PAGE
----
EFF leads from front in debate on expropriation of land

Leader of the EFF Julius Malema .
Leader of the EFF Julius Malema .
Image: Alaister Russell

Land dispossession is a very painful chapter in the history of South Africa.

There is now a general consensus among progressive forces on the negative impact of apartheid and colonialism of a special type as two fundamental factors responsible for theft of land.

Despite many wars of resistance such as the First Frontier War of 1779 and the Bambatha Rebellion of 1906, African people remained a subjugated people stripped off of human dignity.

Ironically, it was the late Afrikaner scholar Sampie Terreblanche who succinctly related the tyranny of colonialism and its impact on the lives of African people.

The economic exclusion of an African was more pronounced after the passing of the 1913 Natives Land Act. This notorious racist legislation not only accelerated the pauperisation of an African, but it also confined him to nothing but a mere wage labourer determined by the alliance of gold and maize (white Afrikaners who dominated the agricultural industry and the English speaking Anglo-Saxons who dominated the mining industry).

This unholy alliance was the result of the 1910 political compromises between Afrikaners and the English speaking Anglo-Saxon that led to the creation of the Union of South Africa.

In his book The land is Ours Tembeka Ngcukaitobi eloquently demonstrates how the land was taken away from African people through coercive and noncoercive means and, those who resisted were massacred.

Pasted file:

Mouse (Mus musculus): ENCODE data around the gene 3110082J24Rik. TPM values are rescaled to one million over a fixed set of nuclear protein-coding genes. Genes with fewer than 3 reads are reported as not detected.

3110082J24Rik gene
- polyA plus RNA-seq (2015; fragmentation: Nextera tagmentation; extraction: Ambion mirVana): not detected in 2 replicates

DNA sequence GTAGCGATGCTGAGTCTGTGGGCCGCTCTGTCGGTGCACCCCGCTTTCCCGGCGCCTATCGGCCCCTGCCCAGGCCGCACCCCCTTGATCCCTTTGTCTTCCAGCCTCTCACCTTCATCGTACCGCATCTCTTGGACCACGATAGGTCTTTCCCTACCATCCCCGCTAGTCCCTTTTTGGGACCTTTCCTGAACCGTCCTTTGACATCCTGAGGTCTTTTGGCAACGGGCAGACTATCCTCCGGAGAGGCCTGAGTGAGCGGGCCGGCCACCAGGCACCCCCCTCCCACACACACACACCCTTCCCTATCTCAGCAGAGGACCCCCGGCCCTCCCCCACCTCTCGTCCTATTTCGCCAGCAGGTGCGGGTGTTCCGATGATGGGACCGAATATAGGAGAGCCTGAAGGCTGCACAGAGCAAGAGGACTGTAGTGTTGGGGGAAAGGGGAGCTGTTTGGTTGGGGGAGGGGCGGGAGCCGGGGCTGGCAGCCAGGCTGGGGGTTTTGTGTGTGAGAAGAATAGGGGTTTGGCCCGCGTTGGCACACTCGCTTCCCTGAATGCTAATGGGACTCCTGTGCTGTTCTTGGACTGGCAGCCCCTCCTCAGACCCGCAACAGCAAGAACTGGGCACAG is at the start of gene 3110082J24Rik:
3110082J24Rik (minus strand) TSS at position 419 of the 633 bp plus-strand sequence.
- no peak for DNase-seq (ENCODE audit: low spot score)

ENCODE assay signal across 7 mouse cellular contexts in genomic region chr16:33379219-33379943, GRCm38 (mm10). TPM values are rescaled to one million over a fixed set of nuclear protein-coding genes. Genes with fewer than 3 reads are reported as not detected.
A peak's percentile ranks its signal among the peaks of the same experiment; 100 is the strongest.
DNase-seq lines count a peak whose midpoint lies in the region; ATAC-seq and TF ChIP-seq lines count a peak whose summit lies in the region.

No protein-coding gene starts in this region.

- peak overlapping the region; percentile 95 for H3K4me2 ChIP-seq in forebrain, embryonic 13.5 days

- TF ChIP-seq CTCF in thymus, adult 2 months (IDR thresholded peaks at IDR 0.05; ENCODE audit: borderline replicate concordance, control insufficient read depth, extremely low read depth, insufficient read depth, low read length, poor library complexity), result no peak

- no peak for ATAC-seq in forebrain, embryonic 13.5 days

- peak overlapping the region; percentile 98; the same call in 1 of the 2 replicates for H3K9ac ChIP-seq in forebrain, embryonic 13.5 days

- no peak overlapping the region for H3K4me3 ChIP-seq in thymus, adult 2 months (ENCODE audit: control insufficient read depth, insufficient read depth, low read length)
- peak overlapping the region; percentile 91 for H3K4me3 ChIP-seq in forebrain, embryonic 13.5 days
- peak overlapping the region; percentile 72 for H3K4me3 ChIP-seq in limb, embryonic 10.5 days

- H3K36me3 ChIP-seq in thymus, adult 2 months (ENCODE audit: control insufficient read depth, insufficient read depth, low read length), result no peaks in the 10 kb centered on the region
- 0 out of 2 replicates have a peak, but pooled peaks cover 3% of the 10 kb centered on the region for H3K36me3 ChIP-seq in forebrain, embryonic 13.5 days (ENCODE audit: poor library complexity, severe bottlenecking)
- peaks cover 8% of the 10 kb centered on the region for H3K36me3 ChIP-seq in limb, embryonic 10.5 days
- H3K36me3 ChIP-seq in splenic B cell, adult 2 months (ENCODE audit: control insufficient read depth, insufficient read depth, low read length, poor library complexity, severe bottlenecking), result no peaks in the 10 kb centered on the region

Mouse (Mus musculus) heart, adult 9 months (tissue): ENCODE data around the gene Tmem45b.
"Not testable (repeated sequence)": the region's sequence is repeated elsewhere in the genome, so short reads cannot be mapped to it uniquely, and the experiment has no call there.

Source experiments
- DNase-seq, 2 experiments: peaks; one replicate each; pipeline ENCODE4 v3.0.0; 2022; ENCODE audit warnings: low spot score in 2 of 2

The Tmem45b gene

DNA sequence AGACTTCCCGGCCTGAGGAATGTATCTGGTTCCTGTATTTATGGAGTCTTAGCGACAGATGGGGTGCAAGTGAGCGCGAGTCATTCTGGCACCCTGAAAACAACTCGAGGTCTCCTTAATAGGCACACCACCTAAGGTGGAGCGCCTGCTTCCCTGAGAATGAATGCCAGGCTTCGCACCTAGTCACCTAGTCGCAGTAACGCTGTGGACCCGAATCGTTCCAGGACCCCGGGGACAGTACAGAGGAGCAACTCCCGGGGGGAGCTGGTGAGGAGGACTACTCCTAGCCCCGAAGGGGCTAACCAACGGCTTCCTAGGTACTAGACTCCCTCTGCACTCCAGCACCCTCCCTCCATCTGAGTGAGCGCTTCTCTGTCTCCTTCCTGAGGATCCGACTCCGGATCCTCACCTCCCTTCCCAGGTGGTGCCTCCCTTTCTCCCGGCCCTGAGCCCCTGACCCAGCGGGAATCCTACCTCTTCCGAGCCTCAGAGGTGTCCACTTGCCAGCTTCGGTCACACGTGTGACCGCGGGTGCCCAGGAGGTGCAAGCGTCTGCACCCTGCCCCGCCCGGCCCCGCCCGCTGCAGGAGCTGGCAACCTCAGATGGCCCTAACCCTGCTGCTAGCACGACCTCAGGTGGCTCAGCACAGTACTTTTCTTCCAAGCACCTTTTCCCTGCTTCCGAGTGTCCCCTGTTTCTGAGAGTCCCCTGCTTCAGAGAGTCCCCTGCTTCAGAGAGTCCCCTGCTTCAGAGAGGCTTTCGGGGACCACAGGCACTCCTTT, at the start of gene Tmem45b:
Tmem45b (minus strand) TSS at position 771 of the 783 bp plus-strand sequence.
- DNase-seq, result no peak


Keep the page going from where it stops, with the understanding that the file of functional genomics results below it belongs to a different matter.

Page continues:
Noncoercive measures such as the 1913 Natives Land Act was used to disempower African people.

Livestock owned by Africans perished as the land that was used for grazing suddenly disappeared. African people were confined to a mere 13% of land in some parts of the Union of South Africa.

Alternatively, they could simply find peace in one of the British protectorates including Basutoland (Lesotho), Swaziland and Bechuanaland (Botswana).

Fast forward to 1994, the ANC handed over the trophy of reconciliation to the historically oppressed masses without any shred of justice.

Our staple food became democracy, equality and human rights without a thought of correcting the historic and economic injustices meted against black people in general and African people in particular.

The nationalisation of monopoly industries, which is encapsulated in the Freedom Charter, was abandoned after the co-option of the ruling class by white monopoly capital. Foreign schemes such as "willing buyer, willing seller" were adopted by our yesteryear heroes thus the complete halt of land revolution in South Africa.

A new class of radical young people had to be born to ensure the implementation of land expropriation without compensation. It is a fact that the establishment of EFF has drastically changed the tempo and temperature of the South African political landscape.

A one dominant party system is now a thing of the past.

South Africans, as they will be registering for the 2019 national general elections this weekend, will be spoiled for choice when they make contact with the ballot paper.

The EFF has the right to claim victory of the implementation of the expropriation of land without compensation because it is the only political party that shunned political expediency by adopting such a policy long before the dawn of national elections.

The EFF is not motivated by the need to engineer policy aesthetics with national elections in mind.

Instead, the breakthrough in the land reform agenda in South Africa as led by the EFF is a historic necessity informed by all forms of injustices meted against African people.